Microsoft opens up code for its SBOM tool

Sheila Zabeu -

July 15, 2022

Thinking of helping organizations to have more control over the dependencies between the elements present in their supply chains, Microsoft recently announced that it will open the source code of its internal tool used to generate SBOMs (Software Bill of Materials). Called Salus, the solution is based on the Software Package Data Exchange (SPDX) standard and can be used with Windows, Linux and Mac platforms.

According to Microsoft, Salus can be easily integrated into build workflows and automatically detects NPM systems, NuGet, PyPI, CocoaPods, Maven, Golang, Rust Crates, RubyGems, containerised Linux packages, Gradle, Ivy and GitHub public repositories via the component detection feature.

The SBOMs generated by Salus contain four main sections based on the SPDX specification:

  • Information about the creation of the document: General data such as the name of the software, SPDX licence, SPDX version, who created the document and when it was created, etc.
  • Files section: List of files that compose the software, each file having some properties.
  • Packages section: List of packages used in software development. Each package has other properties like name, version, vendor, hashes (SHA-1, SHA-256) and Package URL (purl) software identifier.
  • Relationships section: List of relationships between different SBOM elements, such as files and packages.

Salus can also reference other SBOM documents to maintain a complete tree of dependencies.

Microsoft’s decision to release access to Salus’ source code comes on the heels of the US president’s executive order aimed at improving the country’s cybersecurity by May 2021. One of the required measures has to do precisely with SBOM. Moreover, Microsoft claims to have been involved with the issue for years. For instance, in September 2019, it led the Consortium for Information & Software Quality (CISQ) cross-industry working group to define a new scheme for SBOM. The company then decided to join the group’s efforts with the Linux Foundation’s work and use the Software Package Data Exchange (SPDX) on all SBOMs generated, embracing the mission to do this for all software packages produced.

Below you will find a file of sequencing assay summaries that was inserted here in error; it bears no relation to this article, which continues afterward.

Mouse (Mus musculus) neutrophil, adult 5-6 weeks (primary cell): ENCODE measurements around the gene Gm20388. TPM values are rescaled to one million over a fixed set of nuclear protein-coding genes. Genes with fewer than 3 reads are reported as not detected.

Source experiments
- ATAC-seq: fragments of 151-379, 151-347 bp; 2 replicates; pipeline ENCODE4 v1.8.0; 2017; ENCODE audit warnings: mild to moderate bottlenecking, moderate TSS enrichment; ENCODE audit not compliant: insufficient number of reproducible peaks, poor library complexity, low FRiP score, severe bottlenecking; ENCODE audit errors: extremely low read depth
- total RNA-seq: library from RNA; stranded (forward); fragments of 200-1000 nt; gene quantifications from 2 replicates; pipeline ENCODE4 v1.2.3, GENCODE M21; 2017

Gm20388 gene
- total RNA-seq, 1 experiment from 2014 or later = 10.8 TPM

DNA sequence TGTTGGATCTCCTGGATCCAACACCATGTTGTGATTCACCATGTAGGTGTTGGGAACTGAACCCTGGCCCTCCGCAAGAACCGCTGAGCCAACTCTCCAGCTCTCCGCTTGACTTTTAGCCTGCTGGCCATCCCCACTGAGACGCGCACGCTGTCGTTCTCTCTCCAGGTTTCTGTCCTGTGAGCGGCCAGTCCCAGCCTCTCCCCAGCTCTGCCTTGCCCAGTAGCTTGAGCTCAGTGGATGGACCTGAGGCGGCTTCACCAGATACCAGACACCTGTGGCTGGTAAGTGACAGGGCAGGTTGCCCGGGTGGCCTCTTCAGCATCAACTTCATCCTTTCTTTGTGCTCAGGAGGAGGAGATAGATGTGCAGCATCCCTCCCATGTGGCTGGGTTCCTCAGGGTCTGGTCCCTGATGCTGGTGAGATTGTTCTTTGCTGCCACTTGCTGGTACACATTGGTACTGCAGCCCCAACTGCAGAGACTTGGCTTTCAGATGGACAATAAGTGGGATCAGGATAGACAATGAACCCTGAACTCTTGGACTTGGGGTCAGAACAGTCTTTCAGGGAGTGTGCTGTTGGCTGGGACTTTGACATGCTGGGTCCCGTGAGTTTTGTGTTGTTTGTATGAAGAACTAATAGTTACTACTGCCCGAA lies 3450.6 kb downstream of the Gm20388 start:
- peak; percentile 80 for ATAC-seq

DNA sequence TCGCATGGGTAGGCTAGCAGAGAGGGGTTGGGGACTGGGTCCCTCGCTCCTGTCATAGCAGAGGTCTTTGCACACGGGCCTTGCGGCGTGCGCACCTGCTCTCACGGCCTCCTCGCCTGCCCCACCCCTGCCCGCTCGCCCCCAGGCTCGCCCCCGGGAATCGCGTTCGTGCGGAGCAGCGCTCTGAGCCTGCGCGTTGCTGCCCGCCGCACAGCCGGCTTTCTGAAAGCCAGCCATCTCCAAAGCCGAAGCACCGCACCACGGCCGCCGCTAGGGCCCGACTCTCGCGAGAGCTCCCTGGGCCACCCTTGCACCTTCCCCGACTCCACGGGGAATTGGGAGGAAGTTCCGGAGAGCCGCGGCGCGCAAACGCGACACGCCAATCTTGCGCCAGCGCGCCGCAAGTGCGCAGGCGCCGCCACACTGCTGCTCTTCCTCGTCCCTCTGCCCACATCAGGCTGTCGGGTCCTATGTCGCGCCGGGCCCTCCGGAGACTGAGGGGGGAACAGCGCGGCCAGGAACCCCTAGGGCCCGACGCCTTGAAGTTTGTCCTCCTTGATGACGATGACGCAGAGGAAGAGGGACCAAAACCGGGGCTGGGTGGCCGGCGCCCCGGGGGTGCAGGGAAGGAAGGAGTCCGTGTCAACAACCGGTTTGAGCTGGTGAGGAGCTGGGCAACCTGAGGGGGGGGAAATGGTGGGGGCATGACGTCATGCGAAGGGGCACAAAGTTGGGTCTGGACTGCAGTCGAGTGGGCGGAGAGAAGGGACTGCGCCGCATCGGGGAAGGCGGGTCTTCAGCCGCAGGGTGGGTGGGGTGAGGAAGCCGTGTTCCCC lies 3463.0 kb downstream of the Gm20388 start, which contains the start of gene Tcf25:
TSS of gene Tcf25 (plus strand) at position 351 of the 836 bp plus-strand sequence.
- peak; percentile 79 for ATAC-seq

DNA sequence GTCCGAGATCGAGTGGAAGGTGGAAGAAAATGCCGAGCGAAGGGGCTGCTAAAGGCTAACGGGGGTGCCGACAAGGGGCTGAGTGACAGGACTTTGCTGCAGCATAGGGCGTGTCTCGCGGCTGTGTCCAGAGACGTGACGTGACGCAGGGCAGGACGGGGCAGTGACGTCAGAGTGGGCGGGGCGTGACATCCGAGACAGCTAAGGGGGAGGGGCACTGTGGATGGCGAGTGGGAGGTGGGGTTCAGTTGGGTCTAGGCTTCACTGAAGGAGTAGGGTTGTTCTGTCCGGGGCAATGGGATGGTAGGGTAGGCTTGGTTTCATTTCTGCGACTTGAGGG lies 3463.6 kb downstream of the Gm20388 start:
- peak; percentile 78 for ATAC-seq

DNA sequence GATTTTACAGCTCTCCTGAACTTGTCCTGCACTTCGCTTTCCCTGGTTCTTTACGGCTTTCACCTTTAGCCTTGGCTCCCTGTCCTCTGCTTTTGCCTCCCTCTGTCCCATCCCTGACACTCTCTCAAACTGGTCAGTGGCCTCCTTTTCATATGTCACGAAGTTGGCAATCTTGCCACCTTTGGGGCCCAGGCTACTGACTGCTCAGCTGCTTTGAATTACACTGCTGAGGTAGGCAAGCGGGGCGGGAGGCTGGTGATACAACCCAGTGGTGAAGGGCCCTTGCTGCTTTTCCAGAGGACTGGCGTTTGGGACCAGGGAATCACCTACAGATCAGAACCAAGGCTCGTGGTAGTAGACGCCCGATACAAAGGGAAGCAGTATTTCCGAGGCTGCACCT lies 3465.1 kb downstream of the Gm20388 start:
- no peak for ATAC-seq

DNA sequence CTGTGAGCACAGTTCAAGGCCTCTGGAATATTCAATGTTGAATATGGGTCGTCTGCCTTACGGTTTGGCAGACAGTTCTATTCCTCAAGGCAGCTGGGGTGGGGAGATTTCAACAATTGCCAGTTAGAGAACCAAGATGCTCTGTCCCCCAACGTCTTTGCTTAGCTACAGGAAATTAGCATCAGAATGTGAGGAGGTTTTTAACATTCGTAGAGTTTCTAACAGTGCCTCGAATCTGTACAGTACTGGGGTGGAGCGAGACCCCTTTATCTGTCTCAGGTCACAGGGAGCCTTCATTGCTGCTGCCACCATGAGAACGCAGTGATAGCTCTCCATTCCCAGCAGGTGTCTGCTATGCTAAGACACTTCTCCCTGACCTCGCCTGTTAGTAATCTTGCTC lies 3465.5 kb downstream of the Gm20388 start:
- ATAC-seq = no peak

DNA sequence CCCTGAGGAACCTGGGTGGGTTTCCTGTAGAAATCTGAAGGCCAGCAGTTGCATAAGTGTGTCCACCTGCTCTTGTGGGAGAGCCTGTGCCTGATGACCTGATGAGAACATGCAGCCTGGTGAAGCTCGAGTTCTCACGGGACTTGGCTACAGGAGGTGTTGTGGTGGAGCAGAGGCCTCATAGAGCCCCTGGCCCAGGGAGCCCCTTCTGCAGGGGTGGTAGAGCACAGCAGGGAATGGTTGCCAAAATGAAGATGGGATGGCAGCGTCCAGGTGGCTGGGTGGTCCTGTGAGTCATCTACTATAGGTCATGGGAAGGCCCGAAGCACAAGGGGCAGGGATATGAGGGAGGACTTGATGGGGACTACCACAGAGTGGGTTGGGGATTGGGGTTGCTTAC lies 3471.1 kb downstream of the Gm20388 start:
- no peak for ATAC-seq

Now, with the release of Salus, Microsoft intends to work with the open source community to help everyone follow the US federal government’s guidelines. In the company’s view, this is an important step in promoting collaboration and innovation in the community and will allow more organisations to run SBOMs, thus contributing to their development.

The US Department of Homeland Security itself, along with the US Cybersecurity and Infrastructure Security Agency (CISA), is calling on technology companies to develop automated tools to deal with SBOMs through a contract opportunity.

“Vulnerabilities in software pose a major risk to cybersecurity and are the primary avenue for malicious actors to cause a range of damage. By using SBOMs as key elements for securing software packages, we can mitigate risks in the software supply chain and respond to new threats more quickly and efficiently,” says Allan Friedman, senior consultant and strategist at CISA.

The programme will have four phases and an optional fifth that will include testing in operating environments and use cases. Applicants must submit applications requesting $50,000 to $200,000 in funding to develop a minimum viable product (MVP) within three to nine months. Selected MVPs will move to phase 2 for prototype development.

Looking to the future, but also to the past

Having more visibility over software development lines and reducing the chance of vulnerabilities causing major damage along important supply chains is an important role for SBOMs, but they can go further.

In organisations with large, troubled legacy environments and potentially a huge list of cybersecurity gaps, SBOMs can help create formalised records of the legacy software estate, with details and relationships between components used in development. According to a Forbes article, it could be a way to start modernising security schemes in older infrastructures.

Unfortunately, creating SBOMs is often a more challenging task for organisations with older environments compared to those with modern technology infrastructures. However, it is not impossible. The idea is to bring together older software products and components that are part of the critical infrastructure. It should also not be forgotten that these software components may continue to change over time, depending on the application, and this should be taken into account in the SBOM generation process.

In any case, SBOMs can be a good path on the journey to modernise the security of legacy environments, they help to better identify vulnerabilities and consequently reduce risks.